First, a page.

Reclaiming the Streets
Slow Speed Bill Speeds Up
T.A. worked hard with the Assembly Committee on Critical Transportation, headed by Manhattan Democrat Deborah Glick, to develop bill language that met the concerns of City engineers and lawyers. With that done, the City has formally endorsed the bill, which has now been introduced by the majority parties of both houses of the legislature and could pass this session.
Breezy Point was stunned this Spring when two little girls were killed by a speeder on Rockaway Point Blvd. The devastated community demonstrated for an end to the outrageous speeding and broad highway-like street marring their neighborhood.
Although the community demanded a traffic light, the DOT responded intelligently by thinking traffic calming first, narrowing the two-way street from four lanes to two and installing rumble strips and a good bike lane. The DOT was right to avoid traffic lights, since they often lead to higher speeds and turning accidents. Unfortunately, the Mayor and DOT have done a poor job of educating communities about the pitfalls of traffic lights. The Mayor's mistaken giant spring light installation blitz in Queens and Brooklyn only furthered the common misconception that lights are the solution to most road safety problems.
DOT'S use of bike lanes as a traffic calming tool is an encouraging sign. Bike lanes reduce speeds by narrowing the space for cars, and the increased presence of cyclists emphasizes that the street is not a highway, but is instead shared between cars, bikes and pedestrians.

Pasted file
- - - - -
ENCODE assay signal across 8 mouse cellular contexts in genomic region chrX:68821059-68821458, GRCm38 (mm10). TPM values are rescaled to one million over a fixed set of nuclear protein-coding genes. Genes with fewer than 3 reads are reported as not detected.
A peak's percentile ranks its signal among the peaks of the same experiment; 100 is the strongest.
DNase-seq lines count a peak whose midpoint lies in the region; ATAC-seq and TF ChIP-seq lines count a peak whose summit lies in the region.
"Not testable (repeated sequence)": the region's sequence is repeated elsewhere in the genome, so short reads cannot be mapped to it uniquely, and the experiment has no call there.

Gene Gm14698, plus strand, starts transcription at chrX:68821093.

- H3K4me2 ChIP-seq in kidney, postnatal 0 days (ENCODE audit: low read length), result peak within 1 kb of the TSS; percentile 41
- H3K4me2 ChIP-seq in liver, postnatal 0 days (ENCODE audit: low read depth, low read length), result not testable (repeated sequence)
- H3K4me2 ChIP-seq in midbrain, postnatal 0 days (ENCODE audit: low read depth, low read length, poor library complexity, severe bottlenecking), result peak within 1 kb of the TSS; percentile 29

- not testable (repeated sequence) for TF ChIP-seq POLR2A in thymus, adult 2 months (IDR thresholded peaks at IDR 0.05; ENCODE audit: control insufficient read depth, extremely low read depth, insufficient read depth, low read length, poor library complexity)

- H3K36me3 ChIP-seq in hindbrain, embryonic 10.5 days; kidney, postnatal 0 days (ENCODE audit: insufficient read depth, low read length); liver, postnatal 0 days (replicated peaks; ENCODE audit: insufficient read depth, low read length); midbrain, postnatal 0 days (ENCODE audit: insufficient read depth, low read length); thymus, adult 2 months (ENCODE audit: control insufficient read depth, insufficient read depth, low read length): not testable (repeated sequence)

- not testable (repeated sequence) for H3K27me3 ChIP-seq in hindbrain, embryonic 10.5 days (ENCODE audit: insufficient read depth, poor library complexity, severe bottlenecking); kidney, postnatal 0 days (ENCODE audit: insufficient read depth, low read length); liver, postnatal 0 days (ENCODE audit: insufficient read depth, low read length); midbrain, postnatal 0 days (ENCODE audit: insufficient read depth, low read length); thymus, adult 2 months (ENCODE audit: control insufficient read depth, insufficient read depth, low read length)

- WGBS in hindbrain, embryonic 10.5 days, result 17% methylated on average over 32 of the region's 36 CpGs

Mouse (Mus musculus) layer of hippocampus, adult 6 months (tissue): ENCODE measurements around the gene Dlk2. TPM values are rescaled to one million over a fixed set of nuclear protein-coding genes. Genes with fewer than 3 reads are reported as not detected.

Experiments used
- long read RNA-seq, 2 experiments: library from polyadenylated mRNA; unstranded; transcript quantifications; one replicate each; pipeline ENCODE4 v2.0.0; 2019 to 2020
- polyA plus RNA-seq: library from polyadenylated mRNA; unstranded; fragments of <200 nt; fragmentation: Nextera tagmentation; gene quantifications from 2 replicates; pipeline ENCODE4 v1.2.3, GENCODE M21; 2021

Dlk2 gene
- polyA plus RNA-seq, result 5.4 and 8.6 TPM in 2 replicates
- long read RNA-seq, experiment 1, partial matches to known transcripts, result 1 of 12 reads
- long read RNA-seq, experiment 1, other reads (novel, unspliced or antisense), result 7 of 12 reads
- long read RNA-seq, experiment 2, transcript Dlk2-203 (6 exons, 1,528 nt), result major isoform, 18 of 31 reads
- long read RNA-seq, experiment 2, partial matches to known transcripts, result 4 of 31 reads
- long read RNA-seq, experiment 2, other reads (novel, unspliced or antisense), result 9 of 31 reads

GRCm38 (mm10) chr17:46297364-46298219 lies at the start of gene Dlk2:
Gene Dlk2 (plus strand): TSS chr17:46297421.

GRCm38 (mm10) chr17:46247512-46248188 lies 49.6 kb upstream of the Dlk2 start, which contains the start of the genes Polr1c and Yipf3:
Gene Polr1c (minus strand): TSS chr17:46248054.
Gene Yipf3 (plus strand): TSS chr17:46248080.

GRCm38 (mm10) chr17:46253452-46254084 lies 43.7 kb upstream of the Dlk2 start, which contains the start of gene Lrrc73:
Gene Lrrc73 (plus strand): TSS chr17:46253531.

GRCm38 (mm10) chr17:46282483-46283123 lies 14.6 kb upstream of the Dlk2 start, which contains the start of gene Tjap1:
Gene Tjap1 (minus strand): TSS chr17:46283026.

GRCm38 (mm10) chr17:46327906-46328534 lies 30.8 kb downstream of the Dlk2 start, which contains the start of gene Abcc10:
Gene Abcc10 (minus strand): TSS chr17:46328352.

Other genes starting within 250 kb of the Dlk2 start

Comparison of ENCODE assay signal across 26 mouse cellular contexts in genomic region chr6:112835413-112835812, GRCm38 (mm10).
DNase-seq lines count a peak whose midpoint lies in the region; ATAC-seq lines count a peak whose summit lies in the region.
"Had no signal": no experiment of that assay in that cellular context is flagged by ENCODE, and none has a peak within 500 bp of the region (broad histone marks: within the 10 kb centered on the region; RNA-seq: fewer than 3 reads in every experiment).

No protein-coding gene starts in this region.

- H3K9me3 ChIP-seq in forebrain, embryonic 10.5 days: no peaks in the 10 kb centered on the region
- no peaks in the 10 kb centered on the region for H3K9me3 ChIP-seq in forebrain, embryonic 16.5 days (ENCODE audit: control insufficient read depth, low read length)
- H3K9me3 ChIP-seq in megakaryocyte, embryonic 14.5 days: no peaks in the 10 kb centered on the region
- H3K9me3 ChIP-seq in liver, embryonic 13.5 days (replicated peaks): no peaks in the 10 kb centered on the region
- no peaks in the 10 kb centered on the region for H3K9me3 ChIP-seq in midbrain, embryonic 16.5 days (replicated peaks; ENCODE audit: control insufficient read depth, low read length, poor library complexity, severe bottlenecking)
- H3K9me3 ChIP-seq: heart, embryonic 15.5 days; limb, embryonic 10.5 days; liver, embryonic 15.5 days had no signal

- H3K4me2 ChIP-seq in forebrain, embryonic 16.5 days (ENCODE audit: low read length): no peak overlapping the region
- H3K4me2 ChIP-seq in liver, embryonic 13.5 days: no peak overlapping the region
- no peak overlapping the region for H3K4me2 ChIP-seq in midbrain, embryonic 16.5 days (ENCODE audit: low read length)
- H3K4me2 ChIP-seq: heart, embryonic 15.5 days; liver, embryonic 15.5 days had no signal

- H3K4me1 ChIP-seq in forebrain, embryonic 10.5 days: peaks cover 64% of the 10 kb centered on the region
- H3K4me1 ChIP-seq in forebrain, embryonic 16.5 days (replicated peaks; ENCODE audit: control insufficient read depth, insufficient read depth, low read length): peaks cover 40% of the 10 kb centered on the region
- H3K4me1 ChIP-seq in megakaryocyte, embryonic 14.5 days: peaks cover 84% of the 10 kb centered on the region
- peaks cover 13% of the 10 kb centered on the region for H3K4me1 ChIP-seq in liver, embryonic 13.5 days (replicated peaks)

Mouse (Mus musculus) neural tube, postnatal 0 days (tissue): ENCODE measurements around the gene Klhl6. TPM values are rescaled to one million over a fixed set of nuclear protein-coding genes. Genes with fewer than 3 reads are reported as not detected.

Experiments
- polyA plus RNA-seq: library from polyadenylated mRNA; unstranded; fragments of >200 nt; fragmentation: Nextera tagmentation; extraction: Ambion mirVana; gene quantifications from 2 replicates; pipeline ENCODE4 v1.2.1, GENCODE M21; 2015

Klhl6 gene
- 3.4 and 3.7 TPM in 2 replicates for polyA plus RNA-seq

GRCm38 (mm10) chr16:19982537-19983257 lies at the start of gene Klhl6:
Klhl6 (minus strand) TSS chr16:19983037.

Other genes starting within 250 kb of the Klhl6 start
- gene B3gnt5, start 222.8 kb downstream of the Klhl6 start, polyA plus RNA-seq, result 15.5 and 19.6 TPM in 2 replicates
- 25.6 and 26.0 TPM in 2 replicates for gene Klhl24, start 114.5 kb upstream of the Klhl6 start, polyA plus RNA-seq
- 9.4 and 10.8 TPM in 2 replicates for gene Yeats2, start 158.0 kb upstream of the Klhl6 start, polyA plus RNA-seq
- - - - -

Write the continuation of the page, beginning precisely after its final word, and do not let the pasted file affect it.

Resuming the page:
However, speeds are still too high on Rockaway Point Blvd. DOT should install a series of speed humps and traffic circles. It is a sad thing that innovations of this kind in New York City seem to require deaths.
New bike lane on Rockaway Point Boulevard serves as traffic calming by narrowing street from four lanes to two. DOT also installed rumble strips.
Last issue, we reported that DOT Commissioner Christopher Lynn and Daily News traffic columnist, Gridlock Sam (a.k.a. Sam Schwartz, former city traffic commissioner) had teamed up to to end the Fashion Institute of Technology's (FIT) car-free days on 27th Street. Sam wrote a scathing response to our story in which he took us to task for failing to call him before running it. According to Sam, his intention all along was to pressure FIT into finally building the attractively designed urban campus they had promised 20 years ago, when cars were banned from 27th Street.
Amazingly, the secret "Gridlock/Lynn" pressure plan seems to have worked, and FIT has pledged to build a real pedestrian-only campus on 27th. Sam was on-target when he said T.A. should have called first. Sorry Sam.
While we credit Lynn and Gridlock for the success of their wheels within wheels plan, they sure had the community, local elected officials and FIT convinced that their sole motivation was to open up more street space for traffic clogged midtown. Likewise, it seemed to us that it was only the howls of protest from the community, FIT and the pols that kept cars off the street.
A new pedestrian crossing at Avenue P and 13th Street in Brooklyn has a pedestrian activated light that makes noise at drivers. A sensor in the sidewalk activates the signal, removing the need to push a button. The New York Post reported recently that when a pedestrian approaches the intersection a flashing warning sign is activated and a loud horn blows, warning motorists to slow down. DOT is evaluating the effectiveness of the device, common in New Zealand and Australia but unknown in the U.S., over the next few months. Now let's get going with the photo radar.